SITREP #00171

reported by Vojtěch Kovařič on August 30, 2016

FROM: High Command
TO: Arma 3 Users
INFO: 1.64 RC Started, Tanoa Structures Improvements, Valve Anti-Cheat


Testing of the upcoming main branch update "1.64" has begun last week. Bringing several improvements to the Apex Protocol campaign and aiming to improve the stability of the game, it also brings a handful of small tweaks, which will benefit everyone (more on them later in this report). Everybody is encouraged to try the RC build on their own, and to visit the dedicated forums thread or the Arma subreddit thread for more information. Don't forget to provide feedback, and report issues to our Feedback Tracker, it is being monitored actively by our QA.


The SOF Tactical Realism group receives a shout out this week for some of their splendid pictures and screenshots posted on Twitter. This community focuses on milsim sessions and even organizes public training events. Players can register on their forums to get a complete picture of the group and to enlist for some of their operations. Players can also head over to the SOF profile on Arma 3 Units page to receive more unit Intel.


The Art Department in Team Mike has taken it upon themselves to improve the structures of Tanoa. Responding to community feedback on Tanoa, they're now working on a way to better communicate the accessibility of buildings. Creative Director Jay Crowe expands on the topic: "Of course, the terrain is already released and many splendid community scenarios are already built. With this in mind, the improvements focus on the addition of simple models, such as locks, barricades, etc., placed in the immediate proximity of doors. We hope these will be consistent and recognisable, without unduly affecting any existing community content; players should immediately know whether or not the building they're looking at can serve as a hide-out." As the work is still at its beginning, we don't expect to release it with the 1.64 update, though bits of the changes have recently started to appear on Dev-Branch.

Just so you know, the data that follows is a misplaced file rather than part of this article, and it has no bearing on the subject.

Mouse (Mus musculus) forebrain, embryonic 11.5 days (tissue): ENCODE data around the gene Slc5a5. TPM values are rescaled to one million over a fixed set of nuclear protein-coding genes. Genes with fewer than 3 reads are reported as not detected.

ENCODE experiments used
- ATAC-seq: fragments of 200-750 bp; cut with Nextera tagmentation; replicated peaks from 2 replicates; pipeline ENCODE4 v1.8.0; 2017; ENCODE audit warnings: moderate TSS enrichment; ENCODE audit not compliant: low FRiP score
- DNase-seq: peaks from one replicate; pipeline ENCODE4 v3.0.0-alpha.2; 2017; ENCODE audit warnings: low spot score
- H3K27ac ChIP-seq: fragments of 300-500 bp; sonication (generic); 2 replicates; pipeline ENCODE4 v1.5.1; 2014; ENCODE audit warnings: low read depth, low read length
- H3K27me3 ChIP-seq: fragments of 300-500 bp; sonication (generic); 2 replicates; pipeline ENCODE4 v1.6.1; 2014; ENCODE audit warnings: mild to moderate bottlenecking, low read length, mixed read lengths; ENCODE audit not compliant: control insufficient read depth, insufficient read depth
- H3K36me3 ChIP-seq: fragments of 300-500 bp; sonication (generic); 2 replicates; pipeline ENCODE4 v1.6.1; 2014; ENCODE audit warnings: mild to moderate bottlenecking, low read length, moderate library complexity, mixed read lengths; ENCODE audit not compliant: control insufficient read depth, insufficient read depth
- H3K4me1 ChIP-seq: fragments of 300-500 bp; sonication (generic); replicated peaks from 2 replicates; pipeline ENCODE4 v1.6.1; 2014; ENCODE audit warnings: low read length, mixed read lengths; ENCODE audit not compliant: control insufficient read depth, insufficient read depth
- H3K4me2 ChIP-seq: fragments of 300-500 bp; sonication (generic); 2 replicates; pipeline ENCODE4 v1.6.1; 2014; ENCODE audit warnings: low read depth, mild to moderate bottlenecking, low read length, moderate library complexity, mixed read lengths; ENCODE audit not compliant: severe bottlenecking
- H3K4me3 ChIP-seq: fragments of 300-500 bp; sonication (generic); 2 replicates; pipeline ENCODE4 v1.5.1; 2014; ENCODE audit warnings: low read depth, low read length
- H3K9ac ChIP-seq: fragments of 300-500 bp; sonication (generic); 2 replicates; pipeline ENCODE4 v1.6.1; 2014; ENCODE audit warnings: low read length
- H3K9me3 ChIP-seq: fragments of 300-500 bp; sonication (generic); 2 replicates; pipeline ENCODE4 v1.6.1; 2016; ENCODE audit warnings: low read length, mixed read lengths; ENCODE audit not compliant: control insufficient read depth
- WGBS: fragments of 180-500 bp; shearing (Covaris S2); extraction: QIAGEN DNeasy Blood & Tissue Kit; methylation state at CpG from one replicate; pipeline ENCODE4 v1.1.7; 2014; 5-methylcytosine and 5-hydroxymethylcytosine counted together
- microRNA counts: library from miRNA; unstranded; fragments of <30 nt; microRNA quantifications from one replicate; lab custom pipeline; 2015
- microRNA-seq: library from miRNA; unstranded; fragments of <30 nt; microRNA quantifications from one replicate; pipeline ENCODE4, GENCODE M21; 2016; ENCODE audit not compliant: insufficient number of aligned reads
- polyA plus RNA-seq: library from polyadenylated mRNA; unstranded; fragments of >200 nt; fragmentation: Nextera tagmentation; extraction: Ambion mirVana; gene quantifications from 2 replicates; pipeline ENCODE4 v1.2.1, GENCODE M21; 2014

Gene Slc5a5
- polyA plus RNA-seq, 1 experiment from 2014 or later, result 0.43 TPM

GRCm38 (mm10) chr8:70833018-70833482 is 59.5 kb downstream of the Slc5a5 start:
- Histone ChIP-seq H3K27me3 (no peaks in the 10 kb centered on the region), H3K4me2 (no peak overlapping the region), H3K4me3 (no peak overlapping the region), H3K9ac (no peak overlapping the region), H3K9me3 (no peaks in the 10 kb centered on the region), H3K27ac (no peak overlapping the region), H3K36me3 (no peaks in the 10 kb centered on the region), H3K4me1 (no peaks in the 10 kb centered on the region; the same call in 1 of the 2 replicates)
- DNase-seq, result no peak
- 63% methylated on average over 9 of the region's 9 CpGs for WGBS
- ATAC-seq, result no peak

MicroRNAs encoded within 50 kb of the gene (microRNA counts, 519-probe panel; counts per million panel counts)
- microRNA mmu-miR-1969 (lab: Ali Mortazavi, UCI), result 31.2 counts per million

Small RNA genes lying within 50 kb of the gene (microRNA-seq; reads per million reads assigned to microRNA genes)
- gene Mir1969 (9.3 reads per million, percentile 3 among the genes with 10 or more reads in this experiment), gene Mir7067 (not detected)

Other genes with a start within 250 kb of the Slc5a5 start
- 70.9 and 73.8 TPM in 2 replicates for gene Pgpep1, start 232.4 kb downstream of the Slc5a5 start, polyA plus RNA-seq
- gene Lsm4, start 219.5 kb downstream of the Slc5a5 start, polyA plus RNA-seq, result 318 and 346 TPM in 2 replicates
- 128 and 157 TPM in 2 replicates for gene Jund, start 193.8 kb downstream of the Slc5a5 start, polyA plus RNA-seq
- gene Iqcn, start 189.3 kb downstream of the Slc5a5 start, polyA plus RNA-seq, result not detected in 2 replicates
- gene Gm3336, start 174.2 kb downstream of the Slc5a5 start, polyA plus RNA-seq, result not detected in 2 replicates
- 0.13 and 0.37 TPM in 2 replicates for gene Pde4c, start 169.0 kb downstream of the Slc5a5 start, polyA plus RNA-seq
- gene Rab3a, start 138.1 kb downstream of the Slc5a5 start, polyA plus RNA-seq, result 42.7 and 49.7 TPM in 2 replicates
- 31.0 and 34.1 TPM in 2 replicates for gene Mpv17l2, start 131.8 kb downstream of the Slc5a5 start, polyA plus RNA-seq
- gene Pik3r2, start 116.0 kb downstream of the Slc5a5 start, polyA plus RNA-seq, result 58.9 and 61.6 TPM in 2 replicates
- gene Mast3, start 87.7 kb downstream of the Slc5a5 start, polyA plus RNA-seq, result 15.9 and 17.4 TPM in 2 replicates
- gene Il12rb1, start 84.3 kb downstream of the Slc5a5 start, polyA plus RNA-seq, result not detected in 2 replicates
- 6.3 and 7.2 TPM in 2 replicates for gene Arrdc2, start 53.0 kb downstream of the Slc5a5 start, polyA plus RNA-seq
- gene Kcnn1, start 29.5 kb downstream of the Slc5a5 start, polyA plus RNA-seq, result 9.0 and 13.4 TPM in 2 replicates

Recently, we have partly introduced the Valve Anti-Cheat (Game Ban) system to Arma 2: Operation Arrowhead and Arma 3. Our partners at BattlEye have connected their anti-cheat program to its Steam counterpart. It essentially means only one thing. Players who receive a ban via BattlEye will now also be banned via VAC and will not be able to ask for a refund of the game. If you don't cheat, VAC will in no way interfere with your experience, VAC is only used to flag Steam accounts for hacking, it is still completely up to BattlEye to prevent hackers from joining protected servers. This measure is aimed strictly against hackers who would purchase the game, try out their hacks, get banned by BattlEye and ask for a refund via Steam only to continue on a new Steam account minutes later. With VAC, such an exploit of the system will not be possible. Unlike BattlEye, which is global to all our games, the Valve Anti-Cheat ban is always game-specific; players will be able to play other games on Steam. In case a BattlEye ban is lifted, the VAC one is lifted as well. More about the Valve Anti-Cheat can be read on their FAQ page.